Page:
Luxury real estate sales increasing despite the coup

Intense demand for Yangon luxury property has seen the business of Serge Pun, one of Myanmar’s richest tycoons, prosper – thanks to instability created by the military coup.

Pun, 68, is founder of the Yoma Strategic Holdings (YSH) conglomerate whose interests span real estate, financial services and investments.

The company recently posted a trading update covering the three months to the end of June.

The trading update shows a 31% surge in revenues from its real estate subsidiary, Yoma Land, the Yoma division behind the luxury Star City and Pun Hlaing upmarket Yangon developments.

These two gigantic housing estates cover a land area of more than 3.16 million square meters (34 million square feet). Yoma’s development properties were recently valued at US$338m.

YSH stated revenue from house sales and “real estate services” in the three months to June rose from US$6.8m to US$8.9m.

It suggests better-off people in Myanmar are putting their money into property as a relative safe haven in the midst of growing conflict.

The continued appetite for Yangon property, despite the chaos unleashed by the coup, follows a strong real estate performance for Yoma during the six months to March this year.

In that period, the company posted sales worth US$16.9m – a US$3.74m increase on the previous six months.

A strong real estate performance offset faltering results in its financial services and motors division.

Overall YSH saw an overall 2.1% revenue uplift to US$19.6m in the three months to June.

“The Group posted encouraging growth in the three months to June 2021 driven by strength in property sales during the quarter despite an overall challenging operational environment in Myanmar,” the company said.

The company added that buyers “are increasingly looking to store their wealth in real estate.”

Yoma Strategic Holdings’ latest results statement did not refer directly to the military coup but it said that the group has brought in “stringent financial management” since February, paid off or renegotiated some of its debt and may sell assets in future.”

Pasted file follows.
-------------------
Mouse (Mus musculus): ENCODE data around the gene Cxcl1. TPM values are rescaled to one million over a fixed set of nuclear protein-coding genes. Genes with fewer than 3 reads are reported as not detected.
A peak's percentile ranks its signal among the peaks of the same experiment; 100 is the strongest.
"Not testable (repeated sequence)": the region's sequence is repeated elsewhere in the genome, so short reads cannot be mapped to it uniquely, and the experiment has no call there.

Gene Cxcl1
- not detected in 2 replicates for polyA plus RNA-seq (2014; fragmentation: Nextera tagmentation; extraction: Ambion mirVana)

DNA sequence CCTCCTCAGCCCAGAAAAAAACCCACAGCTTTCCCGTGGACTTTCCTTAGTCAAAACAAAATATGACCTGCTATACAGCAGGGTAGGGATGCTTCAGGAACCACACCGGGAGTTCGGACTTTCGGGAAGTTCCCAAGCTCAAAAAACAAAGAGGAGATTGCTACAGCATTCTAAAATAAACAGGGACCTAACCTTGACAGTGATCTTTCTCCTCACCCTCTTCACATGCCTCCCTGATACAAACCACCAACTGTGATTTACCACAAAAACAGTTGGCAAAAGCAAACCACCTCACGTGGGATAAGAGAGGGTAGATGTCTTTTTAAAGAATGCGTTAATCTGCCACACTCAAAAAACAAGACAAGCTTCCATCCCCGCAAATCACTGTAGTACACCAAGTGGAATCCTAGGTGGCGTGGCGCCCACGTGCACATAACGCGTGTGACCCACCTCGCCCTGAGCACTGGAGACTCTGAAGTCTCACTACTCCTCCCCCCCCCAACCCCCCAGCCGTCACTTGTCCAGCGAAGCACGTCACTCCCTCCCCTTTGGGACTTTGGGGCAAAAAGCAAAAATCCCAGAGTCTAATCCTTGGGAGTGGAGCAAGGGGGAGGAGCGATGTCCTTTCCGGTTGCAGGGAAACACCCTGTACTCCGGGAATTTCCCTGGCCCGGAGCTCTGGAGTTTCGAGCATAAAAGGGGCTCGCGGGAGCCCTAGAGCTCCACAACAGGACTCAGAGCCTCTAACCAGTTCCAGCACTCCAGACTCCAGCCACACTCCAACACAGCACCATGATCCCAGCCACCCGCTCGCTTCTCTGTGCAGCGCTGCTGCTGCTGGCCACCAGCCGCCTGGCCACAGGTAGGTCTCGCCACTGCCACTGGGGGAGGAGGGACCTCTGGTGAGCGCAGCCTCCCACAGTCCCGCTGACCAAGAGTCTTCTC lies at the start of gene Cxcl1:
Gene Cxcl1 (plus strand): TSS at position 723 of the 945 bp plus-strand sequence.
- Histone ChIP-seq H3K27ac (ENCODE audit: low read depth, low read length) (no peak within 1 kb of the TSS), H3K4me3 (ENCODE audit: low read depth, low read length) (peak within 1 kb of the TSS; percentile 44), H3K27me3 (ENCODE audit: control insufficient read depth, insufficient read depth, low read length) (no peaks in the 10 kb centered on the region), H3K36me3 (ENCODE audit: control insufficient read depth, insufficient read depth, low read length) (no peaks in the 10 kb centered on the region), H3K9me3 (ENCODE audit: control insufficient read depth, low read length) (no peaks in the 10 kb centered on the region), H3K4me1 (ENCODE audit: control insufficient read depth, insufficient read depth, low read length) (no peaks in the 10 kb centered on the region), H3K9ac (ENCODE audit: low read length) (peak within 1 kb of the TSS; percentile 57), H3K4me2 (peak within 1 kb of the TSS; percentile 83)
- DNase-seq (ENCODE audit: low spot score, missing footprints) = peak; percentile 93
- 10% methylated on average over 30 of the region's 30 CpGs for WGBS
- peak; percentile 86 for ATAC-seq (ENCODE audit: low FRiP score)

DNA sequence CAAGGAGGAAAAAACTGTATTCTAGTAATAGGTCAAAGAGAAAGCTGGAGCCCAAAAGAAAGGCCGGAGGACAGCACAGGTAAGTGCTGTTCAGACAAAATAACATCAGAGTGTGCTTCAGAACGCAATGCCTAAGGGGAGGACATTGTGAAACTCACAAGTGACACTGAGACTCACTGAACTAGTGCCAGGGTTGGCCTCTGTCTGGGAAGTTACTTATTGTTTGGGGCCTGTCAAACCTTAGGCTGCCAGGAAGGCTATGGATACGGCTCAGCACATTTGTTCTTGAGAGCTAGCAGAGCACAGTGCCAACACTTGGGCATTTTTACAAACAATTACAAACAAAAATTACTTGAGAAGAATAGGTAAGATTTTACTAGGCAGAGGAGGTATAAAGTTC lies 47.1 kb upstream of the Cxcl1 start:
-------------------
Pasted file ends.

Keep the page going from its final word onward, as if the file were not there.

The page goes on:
The company has also said that official stay-at-home measures against Covid-19 would have a “severe impact” on its business.

It was reported in May that work on a new US$800 million joint venture between the Yoma group and Japan’s Mitsubishi Corporation to build Yoma Central, a giant housing, hotel office complex in central Yangon, has been put on hold for a year.

An executive at Hong Kong’s Peninsula Hotels, which is building a hotel as part of the Yoma Central complex, was quoted in that report as saying that “safety and security” was the top priority before work could resume.

The Asian Development Bank and the World Bank’s International Finance Corporation combined have a 10% stake in Yoma Central, though not in the hotel.

Independent Economists for Myanmar, a group of experts critical of the military regime, wrote earlier this month that: “real estate prices have remained relatively steady, despite falling incomes, indicating that people are using land to store their excess savings.”

Yoma Strategic Holdings said there were fewer foreigners living at its Pun Hlaing estate but more local families had moved in because of lower rents and “the amenities and security” provided by the estate.

However, the company noted a warning by the World Bank that Myanmar’s economy may contract by 18 per cent this year as the effects of the coup are compounded by the pandemic. This would be likely to severely hit the revenues of the Yoma group and other corporations in Myanmar.

While there are strong signals that luxury real estate is still attracting strong interest, YSH did post a loss in its most recent six months to March figures. 

Serge Pun appears to be YSH’s biggest shareholder according to its 2020 Annual report with a direct interest put at 19.06% of the company. Today, YSH is valued at US$212m making Pun’s stake worth US$41m assuming he has not been issued with additional shares or sold any of his holding since last September.

This is a Myanmar Now story in association with Finance Uncovered.

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